Think about what delivery work entails. It’s picking up the delivery item from one place and delivering it to another. Your clients are the gig companies, which means you won’t be taking them out to dinner.
Okay, but doesn’t keeping yourself nourished so you can keep delivering count as enhancing your business? Keeping yourself in the condition to form your work is your personal responsibility, no matter the job or business, so unfortunately the default remains, it’s a business expense.
Further definition of ordinary and necessary
LoopholeLewy puts all the IRS speak into ordinary English in their article. They explain that 50 % of meal costs CAN be deducted, but ONLY under certain circumstances. All of them have to be met including:
The food and beverages are provided to a current or potential business customer, client, consultant, or similar business contact.Requirement for claiming a meal expense as explained in LoopholeLewy.com
An appropriate business contact has to be involved.
In other words, a meal that you provide for yourself doesn’t count. (However, this does allow for a possible exception that we’ll cover later).
I’m self employed, so can I claim a meal that I provide for myself (my employee) as a business expense?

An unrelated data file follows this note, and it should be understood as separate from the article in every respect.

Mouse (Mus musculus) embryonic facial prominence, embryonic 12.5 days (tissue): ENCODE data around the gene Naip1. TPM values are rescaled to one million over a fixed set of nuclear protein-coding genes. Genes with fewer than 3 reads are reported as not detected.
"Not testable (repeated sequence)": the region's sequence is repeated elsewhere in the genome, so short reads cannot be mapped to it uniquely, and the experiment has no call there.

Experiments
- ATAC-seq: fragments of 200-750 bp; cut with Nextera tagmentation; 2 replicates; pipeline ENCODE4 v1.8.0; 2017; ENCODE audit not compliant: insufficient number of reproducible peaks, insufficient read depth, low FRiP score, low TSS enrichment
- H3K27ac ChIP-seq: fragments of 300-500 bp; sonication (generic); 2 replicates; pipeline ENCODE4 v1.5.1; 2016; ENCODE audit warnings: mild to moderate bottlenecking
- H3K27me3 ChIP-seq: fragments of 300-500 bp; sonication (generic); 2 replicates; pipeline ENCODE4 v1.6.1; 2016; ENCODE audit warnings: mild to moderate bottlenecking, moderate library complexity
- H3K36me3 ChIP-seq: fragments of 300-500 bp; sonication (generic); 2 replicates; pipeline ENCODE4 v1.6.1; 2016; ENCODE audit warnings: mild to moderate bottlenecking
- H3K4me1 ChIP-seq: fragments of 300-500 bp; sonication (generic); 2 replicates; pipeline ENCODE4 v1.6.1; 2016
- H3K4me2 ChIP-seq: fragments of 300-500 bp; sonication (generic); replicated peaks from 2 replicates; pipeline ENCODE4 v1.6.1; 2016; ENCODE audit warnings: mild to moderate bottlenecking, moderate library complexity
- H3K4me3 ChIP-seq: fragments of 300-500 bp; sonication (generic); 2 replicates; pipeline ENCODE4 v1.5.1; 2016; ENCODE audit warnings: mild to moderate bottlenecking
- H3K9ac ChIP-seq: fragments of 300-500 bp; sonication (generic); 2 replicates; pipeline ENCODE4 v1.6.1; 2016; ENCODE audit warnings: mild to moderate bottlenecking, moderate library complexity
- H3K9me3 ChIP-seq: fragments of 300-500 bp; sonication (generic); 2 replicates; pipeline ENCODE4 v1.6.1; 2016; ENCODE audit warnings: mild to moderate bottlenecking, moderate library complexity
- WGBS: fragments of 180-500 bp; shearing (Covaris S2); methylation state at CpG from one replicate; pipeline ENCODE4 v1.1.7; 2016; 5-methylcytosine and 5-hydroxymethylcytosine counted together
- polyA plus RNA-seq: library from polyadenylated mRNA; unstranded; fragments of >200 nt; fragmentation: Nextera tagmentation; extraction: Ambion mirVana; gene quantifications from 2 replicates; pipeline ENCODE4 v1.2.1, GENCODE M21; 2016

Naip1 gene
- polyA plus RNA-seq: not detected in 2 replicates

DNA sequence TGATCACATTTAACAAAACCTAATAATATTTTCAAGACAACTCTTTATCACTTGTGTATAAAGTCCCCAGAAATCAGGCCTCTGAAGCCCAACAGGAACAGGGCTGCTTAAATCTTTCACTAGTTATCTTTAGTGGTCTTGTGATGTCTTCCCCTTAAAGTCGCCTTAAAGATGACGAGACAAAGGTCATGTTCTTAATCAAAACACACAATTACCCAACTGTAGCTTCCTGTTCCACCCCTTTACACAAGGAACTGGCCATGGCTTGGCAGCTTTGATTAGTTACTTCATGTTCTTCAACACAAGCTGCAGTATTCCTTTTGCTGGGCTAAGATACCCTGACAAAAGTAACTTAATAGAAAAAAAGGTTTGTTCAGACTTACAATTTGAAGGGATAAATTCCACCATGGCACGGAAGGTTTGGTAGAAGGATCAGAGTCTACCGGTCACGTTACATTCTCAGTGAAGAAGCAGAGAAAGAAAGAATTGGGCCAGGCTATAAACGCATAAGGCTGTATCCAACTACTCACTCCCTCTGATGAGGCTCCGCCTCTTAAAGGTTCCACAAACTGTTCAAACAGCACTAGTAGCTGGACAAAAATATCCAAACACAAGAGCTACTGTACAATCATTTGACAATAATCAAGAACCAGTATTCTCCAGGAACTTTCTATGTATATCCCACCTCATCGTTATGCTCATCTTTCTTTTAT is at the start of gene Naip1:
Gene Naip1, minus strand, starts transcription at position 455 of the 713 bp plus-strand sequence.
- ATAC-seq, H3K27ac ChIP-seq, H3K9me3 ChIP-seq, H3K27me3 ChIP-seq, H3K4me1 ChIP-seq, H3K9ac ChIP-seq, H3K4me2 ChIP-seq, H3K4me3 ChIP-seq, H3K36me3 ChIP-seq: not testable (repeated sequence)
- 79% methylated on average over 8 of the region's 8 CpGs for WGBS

The IRS makes some allowances for a business providing meals to their employees if the meal is furnished on business premises and for the convenience of the employer.
Okay, so your car is sort of your business premise, right?
The problem with that is that you are not an employee. Even though you are self employed, you are still not considered an employee. You do not submit payroll taxes (self employment tax is NOT payroll tax) and don’t run an actual payroll.
Even if you incorporate and put yourself on payroll, if you own more than 2% of the business you cannot claim yourself as an employee.
But businesses can claim that meals are part of compensation – can’t I claim my compensation for myself as an expense?
IRS publication 463 states that meals can be deducted 100% if they are provided as compensation. So couldn’t I claim that my meals are compensation?